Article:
Persian Rugs

When you hear the term Oriental rug, chances are it’s being used to refer to a hand woven Persian or Iranian rug.  With thousands of years of history, Persian rugs tell the stories of powerful armies, religion, peace and prosperity and are the most collected rugs in the world.

Not only an art form, but an incredibly versatile flooring choice, antique and vintage oriental rugs can be the ultimate natural flooring choice – they are hand woven mainly of wool with the older examples using vegetable based dyes rather than chemical dyes.

The beauty of the Persian rug is its incredible versatility in interior décor – going from casual to traditional to formal.  The array of designs and colors are lovely, and the older vegetable dyes age to a mellow, classic look.  Persian and Oriental rugs are different from all others in that their pile (usually wool) is tied to their foundations.  Older rugs were hand knotted on looms. They last for decades, as many were made to withstand desert and outdoor conditions.

Vegetable vs Synthetic Colors

Up until the 1940’s, Persian rugs were primarily colored by using natural substances.  They tend to become a mellow, softer color as the years go by. 

In the 1940’s, synthetic and chemical based dyes were used, but as the environmentally friendly trend continues, vegetable based dyes are becoming more popular.  But like many organic products, expect pay a premium, rugs with vegetable dyes cost more than 30% than their synthetic counterparts. 

While designers and homeowners tend to use both dyes, collectors much prefer the natural dyes, particularly since they were used in the older, most coveted rugs by collectors.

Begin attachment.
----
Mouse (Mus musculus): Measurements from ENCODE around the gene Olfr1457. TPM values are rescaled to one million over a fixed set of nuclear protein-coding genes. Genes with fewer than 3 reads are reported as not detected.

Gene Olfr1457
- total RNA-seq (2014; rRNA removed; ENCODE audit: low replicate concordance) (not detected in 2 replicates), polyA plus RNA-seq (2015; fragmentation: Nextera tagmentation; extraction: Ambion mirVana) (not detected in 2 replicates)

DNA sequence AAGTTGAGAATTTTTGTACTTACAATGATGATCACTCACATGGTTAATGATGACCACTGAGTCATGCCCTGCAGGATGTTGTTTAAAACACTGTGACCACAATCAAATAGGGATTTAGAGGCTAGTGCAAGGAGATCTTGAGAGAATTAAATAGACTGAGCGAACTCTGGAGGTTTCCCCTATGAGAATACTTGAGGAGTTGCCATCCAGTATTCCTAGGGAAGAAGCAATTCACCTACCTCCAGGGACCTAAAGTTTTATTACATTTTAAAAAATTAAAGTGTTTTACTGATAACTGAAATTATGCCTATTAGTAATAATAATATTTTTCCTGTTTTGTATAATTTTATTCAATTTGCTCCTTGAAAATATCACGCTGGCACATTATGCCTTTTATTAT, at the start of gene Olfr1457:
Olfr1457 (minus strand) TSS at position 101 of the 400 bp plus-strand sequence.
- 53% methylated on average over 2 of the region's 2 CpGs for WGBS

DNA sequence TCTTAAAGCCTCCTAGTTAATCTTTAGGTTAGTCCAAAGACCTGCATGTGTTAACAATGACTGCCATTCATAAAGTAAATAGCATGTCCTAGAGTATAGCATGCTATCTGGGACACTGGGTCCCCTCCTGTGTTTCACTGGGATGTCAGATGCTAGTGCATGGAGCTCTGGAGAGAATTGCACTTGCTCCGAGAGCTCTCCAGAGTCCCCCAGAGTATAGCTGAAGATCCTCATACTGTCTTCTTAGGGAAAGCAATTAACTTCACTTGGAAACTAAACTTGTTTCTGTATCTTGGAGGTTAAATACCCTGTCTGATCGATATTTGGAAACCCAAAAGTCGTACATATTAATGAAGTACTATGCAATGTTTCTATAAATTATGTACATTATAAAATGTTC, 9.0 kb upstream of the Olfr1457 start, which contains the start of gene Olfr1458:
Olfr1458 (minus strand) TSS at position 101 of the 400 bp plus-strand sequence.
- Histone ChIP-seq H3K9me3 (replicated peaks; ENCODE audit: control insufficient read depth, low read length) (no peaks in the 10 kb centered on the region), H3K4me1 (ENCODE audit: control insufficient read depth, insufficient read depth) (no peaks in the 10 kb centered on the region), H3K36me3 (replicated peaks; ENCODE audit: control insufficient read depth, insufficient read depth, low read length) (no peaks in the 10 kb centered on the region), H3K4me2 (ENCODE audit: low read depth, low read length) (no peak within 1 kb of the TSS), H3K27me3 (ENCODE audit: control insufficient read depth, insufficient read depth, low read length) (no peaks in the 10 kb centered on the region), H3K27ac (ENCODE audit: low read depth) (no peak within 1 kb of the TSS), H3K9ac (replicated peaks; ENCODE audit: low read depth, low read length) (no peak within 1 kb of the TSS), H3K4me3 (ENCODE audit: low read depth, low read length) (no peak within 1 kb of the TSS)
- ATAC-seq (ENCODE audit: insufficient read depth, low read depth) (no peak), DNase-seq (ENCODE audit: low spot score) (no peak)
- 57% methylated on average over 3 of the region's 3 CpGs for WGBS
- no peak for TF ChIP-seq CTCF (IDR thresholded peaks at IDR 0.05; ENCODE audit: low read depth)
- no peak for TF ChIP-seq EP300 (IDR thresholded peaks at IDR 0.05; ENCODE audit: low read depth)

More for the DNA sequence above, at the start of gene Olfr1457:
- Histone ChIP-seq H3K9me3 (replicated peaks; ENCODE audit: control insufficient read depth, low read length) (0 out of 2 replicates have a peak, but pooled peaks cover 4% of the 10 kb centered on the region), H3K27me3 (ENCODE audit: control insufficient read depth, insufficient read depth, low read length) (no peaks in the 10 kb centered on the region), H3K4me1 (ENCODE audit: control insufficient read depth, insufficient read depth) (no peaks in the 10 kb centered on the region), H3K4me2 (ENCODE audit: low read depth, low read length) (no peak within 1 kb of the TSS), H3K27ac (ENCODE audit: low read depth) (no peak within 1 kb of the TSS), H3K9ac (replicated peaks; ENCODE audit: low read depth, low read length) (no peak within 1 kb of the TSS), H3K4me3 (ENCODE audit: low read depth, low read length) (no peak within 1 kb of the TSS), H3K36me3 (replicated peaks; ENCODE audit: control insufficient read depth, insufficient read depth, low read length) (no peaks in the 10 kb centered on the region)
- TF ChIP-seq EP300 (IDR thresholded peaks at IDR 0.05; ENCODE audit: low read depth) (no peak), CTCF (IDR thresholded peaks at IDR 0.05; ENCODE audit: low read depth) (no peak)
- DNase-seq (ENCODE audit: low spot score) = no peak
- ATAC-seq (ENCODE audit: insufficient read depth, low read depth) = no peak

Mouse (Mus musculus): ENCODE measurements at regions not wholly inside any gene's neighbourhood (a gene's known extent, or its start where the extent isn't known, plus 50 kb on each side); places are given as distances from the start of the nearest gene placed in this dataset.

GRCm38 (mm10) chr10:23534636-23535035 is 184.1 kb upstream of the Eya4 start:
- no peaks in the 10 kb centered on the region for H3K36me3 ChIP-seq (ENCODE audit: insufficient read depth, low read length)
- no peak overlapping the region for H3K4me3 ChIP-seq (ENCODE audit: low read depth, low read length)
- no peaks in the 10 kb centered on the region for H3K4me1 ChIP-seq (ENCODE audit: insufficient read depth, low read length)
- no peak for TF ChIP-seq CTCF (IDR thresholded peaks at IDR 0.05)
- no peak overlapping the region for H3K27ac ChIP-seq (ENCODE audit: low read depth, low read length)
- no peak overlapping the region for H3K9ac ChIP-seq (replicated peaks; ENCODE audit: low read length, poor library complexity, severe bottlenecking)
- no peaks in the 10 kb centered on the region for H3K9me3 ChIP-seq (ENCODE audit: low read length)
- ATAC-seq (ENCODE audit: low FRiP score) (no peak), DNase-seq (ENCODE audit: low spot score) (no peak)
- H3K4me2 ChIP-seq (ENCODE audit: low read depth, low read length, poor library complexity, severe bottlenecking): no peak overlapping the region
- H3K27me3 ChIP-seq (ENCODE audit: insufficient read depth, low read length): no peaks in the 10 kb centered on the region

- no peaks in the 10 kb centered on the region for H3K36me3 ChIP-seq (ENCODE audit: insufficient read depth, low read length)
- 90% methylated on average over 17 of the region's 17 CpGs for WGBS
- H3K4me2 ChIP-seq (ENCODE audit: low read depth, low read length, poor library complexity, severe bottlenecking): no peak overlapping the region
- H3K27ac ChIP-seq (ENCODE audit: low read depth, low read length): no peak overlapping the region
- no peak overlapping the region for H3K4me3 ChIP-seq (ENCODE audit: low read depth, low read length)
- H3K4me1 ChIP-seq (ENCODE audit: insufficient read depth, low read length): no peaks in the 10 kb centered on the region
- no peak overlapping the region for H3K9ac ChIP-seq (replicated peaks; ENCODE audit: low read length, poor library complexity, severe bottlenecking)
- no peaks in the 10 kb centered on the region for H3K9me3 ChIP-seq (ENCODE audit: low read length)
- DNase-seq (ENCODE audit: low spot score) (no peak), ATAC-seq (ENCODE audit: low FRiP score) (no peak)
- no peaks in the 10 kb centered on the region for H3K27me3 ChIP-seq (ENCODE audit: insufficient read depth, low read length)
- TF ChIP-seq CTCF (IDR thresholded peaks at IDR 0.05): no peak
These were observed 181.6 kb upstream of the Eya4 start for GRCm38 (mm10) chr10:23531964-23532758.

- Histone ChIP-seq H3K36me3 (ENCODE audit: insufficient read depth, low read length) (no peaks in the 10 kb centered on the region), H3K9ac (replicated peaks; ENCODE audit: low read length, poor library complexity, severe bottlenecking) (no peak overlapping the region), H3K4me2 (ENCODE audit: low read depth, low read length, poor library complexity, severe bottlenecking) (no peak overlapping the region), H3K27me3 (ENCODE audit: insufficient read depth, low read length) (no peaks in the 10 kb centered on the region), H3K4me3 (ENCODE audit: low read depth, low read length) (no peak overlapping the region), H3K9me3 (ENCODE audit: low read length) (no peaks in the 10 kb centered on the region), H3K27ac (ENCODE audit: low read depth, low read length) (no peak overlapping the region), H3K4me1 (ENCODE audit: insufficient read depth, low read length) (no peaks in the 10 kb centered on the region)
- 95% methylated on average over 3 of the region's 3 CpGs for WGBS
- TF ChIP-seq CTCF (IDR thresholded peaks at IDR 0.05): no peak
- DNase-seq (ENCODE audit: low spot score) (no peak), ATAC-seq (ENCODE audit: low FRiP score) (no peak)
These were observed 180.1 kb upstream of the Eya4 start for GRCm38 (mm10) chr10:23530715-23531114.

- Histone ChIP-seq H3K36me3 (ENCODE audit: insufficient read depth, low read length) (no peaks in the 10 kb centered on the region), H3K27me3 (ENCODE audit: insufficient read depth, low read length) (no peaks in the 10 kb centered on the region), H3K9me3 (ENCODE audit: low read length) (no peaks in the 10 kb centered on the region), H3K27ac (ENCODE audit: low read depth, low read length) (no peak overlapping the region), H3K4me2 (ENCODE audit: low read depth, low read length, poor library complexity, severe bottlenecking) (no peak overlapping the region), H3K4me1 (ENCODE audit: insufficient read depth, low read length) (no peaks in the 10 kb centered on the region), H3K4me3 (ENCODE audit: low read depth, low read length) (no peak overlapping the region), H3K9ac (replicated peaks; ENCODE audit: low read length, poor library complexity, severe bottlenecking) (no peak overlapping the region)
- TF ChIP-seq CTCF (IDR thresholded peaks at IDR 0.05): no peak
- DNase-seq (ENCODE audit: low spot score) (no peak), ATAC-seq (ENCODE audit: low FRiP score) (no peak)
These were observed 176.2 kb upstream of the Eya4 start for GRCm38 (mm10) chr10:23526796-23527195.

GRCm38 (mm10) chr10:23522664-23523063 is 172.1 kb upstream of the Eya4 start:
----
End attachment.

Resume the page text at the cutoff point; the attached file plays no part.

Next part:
Tips for Purchasing

Other considerations besides the dye composition when purchasing Persian rugs:

  • Wool quality - good wool seems to almost glow and feels softer than lower quality wool.  The inferior wool is scratchy and dull looking.
  • Dry rot – older rugs that have been exposed to too much moisture become brittle and hard in areas.
  • Damage – Watch for moth holes, frayed edges and missing fringe.  For more valuable rugs, these are issues that can be repaired, so don't count them out completely if it's the perfect rug at the perfect price.
  • Shape – when rugs come off the loom, they can be wider on one end or distorted.  Look for rugs that have a good shape to them.
  • Flat – Make sure the rug lies perfectly flat on the floor, if it doesn’t, the area not laying flat will be prone to wear and damage.

Purchasing a Persian rug is an investment, and quality and workmanship will help the rug hold its value.  There are plenty of vintage and newer Persian rugs available for those looking for a more budget friendly option.  Realize that there is a difference between buying a work of art and buying just a floor covering, and decide which you would like to purchase.